This year our Annual Show will be held on Saturday, September 7, 2019, 10:00 AM - 5:00 PM and Sunday, September 8, 2019 , 10:00 AM - 3:00 PM at the Tower Hill Botanic Garden, Boylston, MA.
Setup/Breakdown: We can begin setting up as early as 7:30 AM on Saturday. We MUST begin breaking down at 3:00 PM on Sunday! Sorry, but Tower Hill has another event that is scheduled to begin at 4:00 PM and we MUST be out before then!
Additonal Info: When you arrive to bring your plants, drive past the visitor parking on your left and the main building on your right. You will find a temporary parking spot at the top of the hill. Park here for loading/unloading purposes only! You will need to move your car to the visitor parking area after you are done unloading.
Inside, there will be a tag and tag holder for each plant you registered waiting for you in the exhibition room (called classroom A and B) to your right just after you enter through the back doors. Please label your plants with the tags/tag holders and place your plants to the assigned tables by the genus.
For questions and additional information please contact Shaun Montminy.
This Carnivorous Plant Invaded New York. That May Be Its Only Hope.
Across their kayaks, the three men passed the green shoot back and forth. Occasionally, one of them would cradle it in one palm and bring a hand lens to it with the other, inspecting the carnivorous plant that was their bounty.
By day's end, the group - Seth Cunningham and Michael Tessler, biologists at the American Museum of Natural History, and John Thompson, coordinator of the Catskill Regional Invasive Species Partnership - filled eight vials with the plant, Aldrovanda vesiculosa, also known as the waterwheel.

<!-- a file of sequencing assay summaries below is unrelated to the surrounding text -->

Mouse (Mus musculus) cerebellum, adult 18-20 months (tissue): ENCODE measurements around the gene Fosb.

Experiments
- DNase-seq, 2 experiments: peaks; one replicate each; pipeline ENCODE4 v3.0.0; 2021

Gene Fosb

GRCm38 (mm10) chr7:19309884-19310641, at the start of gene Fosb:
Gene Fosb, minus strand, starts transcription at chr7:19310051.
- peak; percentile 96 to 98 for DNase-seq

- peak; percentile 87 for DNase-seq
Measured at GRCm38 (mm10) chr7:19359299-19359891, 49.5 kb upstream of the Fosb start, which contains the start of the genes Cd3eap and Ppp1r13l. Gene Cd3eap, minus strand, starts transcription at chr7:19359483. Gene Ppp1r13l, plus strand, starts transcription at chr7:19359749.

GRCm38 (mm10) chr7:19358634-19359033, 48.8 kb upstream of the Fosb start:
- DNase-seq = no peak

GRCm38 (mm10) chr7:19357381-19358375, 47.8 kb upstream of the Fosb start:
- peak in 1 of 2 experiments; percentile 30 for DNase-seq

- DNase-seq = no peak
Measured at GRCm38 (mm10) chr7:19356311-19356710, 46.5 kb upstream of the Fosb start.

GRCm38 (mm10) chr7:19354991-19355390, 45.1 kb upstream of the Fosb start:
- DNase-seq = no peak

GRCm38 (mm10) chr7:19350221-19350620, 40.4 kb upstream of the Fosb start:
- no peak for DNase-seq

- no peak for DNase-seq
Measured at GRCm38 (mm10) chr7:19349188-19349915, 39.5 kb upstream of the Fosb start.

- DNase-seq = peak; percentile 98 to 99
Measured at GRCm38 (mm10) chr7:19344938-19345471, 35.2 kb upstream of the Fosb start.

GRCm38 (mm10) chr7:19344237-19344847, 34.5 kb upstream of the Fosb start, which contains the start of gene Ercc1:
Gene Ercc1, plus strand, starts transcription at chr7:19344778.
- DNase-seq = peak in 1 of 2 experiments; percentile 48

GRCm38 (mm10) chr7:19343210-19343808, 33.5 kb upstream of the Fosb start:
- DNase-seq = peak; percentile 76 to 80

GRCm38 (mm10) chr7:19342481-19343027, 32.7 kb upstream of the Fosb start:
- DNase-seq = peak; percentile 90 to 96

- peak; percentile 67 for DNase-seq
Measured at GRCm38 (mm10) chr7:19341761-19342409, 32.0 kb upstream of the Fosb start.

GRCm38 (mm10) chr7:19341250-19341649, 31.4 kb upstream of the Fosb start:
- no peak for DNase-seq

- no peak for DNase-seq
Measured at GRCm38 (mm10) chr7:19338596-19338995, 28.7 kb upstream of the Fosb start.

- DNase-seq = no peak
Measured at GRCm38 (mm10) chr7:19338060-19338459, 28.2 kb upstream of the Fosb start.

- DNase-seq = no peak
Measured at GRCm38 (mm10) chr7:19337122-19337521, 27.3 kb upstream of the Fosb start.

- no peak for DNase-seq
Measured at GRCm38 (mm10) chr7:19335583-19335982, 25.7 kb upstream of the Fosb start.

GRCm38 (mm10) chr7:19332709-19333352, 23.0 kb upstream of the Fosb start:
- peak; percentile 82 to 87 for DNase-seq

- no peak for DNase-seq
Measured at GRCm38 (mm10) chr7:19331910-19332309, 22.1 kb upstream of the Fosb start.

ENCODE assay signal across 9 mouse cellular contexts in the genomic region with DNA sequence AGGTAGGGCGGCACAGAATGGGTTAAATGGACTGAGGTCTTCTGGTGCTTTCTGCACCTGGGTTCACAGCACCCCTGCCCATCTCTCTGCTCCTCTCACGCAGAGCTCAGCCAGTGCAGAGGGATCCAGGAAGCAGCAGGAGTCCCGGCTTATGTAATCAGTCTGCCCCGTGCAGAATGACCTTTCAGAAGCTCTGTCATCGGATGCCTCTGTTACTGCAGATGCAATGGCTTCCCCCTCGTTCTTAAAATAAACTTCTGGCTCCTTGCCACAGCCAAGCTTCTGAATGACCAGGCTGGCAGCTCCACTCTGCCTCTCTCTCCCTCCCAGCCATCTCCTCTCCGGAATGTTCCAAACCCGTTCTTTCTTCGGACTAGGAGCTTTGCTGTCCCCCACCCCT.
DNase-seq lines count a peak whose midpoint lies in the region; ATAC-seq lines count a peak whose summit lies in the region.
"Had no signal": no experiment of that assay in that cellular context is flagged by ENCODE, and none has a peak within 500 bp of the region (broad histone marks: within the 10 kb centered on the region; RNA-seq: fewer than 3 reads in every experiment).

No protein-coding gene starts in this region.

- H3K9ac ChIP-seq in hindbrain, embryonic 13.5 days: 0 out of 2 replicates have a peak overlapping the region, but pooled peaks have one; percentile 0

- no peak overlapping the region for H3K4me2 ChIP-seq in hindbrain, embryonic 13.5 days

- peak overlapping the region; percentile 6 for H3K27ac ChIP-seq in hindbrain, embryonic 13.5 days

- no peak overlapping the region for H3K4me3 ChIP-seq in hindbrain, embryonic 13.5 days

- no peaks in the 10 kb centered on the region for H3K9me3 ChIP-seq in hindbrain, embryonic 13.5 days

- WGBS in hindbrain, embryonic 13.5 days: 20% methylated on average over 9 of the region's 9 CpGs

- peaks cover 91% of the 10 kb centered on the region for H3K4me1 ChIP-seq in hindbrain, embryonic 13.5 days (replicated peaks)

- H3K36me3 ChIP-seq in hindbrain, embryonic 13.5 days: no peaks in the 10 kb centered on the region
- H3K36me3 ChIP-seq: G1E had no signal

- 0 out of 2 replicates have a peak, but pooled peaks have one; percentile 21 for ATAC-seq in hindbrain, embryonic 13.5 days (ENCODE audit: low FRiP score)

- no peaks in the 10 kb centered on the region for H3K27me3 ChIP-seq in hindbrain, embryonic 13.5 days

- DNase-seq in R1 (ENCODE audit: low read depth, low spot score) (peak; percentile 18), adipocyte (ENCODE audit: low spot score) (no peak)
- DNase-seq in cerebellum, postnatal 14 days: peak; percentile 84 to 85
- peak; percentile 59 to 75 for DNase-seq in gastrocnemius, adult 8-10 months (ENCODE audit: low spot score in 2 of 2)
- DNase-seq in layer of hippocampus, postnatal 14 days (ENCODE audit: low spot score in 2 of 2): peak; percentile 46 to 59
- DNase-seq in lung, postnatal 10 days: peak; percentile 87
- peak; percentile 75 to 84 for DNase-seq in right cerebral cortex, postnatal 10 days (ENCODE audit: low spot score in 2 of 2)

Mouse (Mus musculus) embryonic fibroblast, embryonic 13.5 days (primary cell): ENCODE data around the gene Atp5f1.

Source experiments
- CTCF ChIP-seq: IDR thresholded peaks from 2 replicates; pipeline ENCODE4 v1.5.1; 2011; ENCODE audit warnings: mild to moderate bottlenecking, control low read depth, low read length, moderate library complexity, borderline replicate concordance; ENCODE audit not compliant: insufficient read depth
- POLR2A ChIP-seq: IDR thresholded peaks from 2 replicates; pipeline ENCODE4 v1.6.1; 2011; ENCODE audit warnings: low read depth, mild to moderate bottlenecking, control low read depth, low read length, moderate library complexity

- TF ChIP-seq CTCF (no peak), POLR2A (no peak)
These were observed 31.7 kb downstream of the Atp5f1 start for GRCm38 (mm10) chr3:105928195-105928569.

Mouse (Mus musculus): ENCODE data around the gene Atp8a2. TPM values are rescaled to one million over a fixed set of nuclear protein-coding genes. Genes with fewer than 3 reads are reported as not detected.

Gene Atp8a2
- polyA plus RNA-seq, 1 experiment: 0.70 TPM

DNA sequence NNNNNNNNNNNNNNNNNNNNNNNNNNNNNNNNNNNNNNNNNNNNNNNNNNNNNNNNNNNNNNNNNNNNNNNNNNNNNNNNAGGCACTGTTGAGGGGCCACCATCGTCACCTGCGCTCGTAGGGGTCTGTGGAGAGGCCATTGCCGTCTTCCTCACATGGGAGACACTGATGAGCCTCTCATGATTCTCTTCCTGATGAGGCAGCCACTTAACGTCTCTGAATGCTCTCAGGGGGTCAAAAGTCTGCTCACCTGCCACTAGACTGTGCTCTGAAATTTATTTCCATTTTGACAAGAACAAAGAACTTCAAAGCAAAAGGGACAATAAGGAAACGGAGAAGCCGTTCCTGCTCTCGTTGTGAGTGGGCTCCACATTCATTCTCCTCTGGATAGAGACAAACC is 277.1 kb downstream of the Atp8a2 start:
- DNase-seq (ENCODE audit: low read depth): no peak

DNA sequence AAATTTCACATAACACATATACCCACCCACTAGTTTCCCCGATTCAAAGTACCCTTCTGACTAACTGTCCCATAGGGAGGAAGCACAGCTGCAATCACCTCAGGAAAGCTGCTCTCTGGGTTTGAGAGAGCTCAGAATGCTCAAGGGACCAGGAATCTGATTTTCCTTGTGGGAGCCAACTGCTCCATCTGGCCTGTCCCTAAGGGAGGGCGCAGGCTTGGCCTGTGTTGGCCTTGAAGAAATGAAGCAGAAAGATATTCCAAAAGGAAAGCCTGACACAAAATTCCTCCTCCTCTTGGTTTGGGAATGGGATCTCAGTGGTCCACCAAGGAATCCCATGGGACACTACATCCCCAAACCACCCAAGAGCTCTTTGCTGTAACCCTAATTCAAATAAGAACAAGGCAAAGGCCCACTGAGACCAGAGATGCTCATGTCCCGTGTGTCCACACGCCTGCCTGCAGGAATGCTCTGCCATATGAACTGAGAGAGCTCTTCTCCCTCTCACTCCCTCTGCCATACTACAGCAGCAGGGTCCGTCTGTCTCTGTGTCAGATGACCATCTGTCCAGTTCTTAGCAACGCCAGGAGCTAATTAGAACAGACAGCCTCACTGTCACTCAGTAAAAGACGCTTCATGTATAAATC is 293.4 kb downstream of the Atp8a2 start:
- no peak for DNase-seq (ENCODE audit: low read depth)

The plant shouldn't be in this small, privately owned pond in Orange County, N.Y., and it presents an ecological conundrum.
Around the world, the waterwheel is going extinct. But from summer through late fall, the carnivorous, rootless, wetland-loving plant is plentiful in this swampy body of water near the Catskill Mountains.
"It's either site zero for saving a species," Dr. Tessler said, "or site zero for a really big problem."
Think of the waterwheel as an underwater Venus flytrap. Its whorled shoots are tiny, typically shorter than eight inches and less than an inch thick. But for a plant, its diet is impressive: seed shrimp, shell-less crustaceans, insect larvae, and occasionally even tadpoles and small fish.
View the Full Article here.
New Species of Carnivorous Plant Found in Maryland
Maryland Department of Natural Resources: Botanists from the Maryland Department of Natural Resources and The Nature Conservancy recently confirmed the discovery of a new plant species in Maryland - the dwarf sundew (Drosera brevifolia). Local volunteer botanist Chase Howard discovered and reported the plant growing in open areas with wet, peaty sand in Worcester County.
This is the first record of this species growing in Maryland. Prior to this discovery, Virginia was the northern range limit. Dwarf sundew is an insectivorous plant with a unique way of catching its prey. The paddle-shaped leaves of the sundew form a rosette at the base and are densely covered with hairs that exude a clear, sticky liquid, which attracts and traps various kinds of insects. It then uses the nutrients from the prey animals as fertilizer.
"This clever plant has adapted to life in very nutrient-poor environments," Maryland Department of Natural Resources community ecologist Jason Harrison said. "Discoveries like this continue to show that we're not done learning about Maryland's biodiversity."
Dwarf sundew is now the smallest of four sundew species known to Maryland. One of the more common sundews is Spatula-leaved sundew (Drosera intermedia), which is known to exist in open wetlands in southern and eastern portions of the state. Two other sundews, Pink sundew (Drosera capillaris) and Roundleaf sundew (Drosera rotundifolia), are much more rare and usually found in very acidic wetlands with peaty soils.
Or read the article here